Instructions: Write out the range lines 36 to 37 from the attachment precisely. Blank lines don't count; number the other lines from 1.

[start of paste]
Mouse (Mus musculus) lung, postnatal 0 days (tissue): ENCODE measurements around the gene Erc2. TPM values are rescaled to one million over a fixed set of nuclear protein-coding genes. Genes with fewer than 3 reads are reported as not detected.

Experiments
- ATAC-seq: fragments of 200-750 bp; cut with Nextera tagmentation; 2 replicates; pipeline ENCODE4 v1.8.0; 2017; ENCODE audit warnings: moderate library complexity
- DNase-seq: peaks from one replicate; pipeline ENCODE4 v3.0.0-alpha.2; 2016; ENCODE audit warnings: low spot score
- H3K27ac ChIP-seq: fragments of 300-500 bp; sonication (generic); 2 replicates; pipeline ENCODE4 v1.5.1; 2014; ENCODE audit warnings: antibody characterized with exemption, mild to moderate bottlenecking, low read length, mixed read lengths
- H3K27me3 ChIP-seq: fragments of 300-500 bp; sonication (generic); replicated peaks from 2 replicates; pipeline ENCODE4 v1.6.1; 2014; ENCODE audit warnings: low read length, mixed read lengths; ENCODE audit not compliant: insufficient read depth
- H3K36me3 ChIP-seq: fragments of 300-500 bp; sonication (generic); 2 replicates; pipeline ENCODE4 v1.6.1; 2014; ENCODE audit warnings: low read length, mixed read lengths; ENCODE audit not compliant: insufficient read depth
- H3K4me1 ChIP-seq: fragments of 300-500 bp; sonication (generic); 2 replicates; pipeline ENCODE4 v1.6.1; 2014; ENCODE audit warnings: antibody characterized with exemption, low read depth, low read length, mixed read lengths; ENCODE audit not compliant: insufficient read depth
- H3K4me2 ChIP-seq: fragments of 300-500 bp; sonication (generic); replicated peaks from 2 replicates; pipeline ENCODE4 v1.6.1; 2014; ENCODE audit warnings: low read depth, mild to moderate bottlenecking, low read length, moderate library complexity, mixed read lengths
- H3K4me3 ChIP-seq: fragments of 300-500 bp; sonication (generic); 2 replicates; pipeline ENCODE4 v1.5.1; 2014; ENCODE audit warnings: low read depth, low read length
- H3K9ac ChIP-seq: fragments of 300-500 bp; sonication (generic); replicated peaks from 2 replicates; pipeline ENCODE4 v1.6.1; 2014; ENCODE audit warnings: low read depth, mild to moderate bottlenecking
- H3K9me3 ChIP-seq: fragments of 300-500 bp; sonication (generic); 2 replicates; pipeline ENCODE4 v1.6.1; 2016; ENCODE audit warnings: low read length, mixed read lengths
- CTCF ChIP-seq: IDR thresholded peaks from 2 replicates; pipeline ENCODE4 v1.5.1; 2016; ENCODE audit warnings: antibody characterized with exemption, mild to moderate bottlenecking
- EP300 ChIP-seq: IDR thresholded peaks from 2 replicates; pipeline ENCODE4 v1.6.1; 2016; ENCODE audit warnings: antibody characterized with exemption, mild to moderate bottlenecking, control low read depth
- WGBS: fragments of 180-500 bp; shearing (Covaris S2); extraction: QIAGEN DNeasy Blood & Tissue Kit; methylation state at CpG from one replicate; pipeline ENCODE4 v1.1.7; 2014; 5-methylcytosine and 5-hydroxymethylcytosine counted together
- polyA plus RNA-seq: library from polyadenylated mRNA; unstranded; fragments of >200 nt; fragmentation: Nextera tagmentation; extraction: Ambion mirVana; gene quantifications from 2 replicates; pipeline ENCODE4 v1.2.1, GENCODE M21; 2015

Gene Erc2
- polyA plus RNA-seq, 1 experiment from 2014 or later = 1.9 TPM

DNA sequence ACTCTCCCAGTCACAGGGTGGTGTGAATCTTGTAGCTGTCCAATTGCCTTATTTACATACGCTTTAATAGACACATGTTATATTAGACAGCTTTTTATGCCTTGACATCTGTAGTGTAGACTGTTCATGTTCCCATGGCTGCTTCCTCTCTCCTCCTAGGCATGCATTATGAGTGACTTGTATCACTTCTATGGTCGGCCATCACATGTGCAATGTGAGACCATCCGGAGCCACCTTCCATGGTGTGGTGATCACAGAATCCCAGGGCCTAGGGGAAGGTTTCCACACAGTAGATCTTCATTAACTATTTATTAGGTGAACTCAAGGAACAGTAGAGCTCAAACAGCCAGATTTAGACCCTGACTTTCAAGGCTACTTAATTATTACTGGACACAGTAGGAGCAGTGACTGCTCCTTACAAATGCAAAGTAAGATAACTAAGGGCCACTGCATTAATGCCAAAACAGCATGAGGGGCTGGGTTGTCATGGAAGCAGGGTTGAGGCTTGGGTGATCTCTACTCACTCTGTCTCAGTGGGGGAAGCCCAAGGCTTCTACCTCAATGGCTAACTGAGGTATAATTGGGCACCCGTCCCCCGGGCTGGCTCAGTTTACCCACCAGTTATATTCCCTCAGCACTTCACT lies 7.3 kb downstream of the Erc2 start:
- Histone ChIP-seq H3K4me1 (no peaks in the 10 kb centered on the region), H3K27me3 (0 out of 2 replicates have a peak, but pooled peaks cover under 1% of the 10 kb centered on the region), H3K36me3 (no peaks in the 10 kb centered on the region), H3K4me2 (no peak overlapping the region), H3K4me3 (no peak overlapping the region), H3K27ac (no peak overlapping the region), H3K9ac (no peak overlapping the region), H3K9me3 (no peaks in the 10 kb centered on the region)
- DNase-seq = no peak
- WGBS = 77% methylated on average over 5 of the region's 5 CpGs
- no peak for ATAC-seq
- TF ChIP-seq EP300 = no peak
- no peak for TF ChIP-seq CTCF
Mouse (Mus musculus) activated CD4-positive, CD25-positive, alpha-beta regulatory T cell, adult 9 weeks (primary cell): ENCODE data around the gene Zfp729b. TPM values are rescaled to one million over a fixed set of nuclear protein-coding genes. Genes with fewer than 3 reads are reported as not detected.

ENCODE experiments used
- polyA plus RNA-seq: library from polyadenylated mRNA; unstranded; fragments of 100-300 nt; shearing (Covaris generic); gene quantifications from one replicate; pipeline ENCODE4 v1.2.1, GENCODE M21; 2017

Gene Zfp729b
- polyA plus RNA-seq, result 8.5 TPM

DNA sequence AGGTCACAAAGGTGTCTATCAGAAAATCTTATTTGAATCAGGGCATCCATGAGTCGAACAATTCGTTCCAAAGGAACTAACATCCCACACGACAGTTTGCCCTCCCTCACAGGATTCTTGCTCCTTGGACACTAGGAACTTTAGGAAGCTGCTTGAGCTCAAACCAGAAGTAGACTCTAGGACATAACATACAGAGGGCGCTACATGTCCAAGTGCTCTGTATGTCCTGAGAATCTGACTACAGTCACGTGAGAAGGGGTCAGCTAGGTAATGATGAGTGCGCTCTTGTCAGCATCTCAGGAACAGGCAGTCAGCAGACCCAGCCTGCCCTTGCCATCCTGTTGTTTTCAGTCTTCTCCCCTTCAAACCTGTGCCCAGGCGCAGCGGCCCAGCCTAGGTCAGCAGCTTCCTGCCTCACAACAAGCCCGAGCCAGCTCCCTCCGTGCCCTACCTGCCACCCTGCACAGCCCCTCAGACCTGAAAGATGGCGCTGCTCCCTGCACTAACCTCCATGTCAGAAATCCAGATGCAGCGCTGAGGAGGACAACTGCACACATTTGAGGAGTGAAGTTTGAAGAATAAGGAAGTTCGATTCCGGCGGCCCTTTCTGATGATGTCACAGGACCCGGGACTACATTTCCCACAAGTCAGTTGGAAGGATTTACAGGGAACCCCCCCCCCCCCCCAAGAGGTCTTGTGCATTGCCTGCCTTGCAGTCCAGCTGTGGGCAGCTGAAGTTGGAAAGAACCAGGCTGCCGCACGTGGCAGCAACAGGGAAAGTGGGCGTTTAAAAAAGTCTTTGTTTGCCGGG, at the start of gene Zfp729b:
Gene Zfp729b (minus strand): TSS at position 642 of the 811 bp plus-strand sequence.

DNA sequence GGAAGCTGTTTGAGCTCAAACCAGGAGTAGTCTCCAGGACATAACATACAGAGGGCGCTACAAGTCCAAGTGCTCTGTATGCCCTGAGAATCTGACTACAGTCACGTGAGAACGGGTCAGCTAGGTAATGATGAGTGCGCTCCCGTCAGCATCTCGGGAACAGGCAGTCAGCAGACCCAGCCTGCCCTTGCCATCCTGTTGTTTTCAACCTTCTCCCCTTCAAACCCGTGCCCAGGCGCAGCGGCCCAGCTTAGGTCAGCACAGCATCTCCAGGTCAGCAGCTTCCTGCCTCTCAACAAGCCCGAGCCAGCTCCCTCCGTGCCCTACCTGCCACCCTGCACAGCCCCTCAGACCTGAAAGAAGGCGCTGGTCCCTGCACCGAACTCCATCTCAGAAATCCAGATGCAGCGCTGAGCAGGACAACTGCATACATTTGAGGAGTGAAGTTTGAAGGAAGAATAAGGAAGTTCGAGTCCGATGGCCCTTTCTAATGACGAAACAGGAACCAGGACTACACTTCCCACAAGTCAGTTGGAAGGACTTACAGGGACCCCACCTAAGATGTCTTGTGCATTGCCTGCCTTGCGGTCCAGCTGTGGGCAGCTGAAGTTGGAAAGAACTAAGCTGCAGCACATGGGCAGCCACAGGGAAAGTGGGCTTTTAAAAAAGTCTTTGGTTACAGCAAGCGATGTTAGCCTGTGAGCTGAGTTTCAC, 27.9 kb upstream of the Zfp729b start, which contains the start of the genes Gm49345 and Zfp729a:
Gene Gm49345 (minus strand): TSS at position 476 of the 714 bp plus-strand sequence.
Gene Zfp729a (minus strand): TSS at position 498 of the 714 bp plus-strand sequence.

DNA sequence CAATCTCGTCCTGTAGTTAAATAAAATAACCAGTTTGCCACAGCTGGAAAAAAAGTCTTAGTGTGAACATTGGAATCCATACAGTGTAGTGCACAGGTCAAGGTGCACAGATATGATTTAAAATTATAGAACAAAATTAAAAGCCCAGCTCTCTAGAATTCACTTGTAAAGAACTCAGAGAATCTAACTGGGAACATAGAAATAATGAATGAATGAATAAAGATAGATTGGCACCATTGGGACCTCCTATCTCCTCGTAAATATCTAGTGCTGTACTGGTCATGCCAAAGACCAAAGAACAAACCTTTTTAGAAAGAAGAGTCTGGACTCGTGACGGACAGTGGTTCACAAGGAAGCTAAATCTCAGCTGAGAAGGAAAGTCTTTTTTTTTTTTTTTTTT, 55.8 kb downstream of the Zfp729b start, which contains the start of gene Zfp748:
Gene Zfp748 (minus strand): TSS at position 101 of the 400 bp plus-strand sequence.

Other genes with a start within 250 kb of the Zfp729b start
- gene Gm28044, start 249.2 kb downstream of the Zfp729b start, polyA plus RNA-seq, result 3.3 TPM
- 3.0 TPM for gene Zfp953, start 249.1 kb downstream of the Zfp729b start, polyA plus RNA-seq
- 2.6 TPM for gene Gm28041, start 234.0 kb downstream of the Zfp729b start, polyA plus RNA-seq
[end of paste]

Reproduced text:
DNA sequence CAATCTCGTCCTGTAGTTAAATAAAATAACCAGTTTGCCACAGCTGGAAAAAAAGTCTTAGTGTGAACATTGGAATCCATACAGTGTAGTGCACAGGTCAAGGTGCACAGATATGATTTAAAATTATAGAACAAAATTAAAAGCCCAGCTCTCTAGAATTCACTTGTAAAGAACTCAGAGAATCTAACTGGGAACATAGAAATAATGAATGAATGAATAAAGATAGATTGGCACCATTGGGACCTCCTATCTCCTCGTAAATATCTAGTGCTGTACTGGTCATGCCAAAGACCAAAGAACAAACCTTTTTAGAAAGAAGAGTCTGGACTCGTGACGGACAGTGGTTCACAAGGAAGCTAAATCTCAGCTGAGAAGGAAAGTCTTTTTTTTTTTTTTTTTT, 55.8 kb downstream of the Zfp729b start, which contains the start of gene Zfp748:
Gene Zfp748 (minus strand): TSS at position 101 of the 400 bp plus-strand sequence.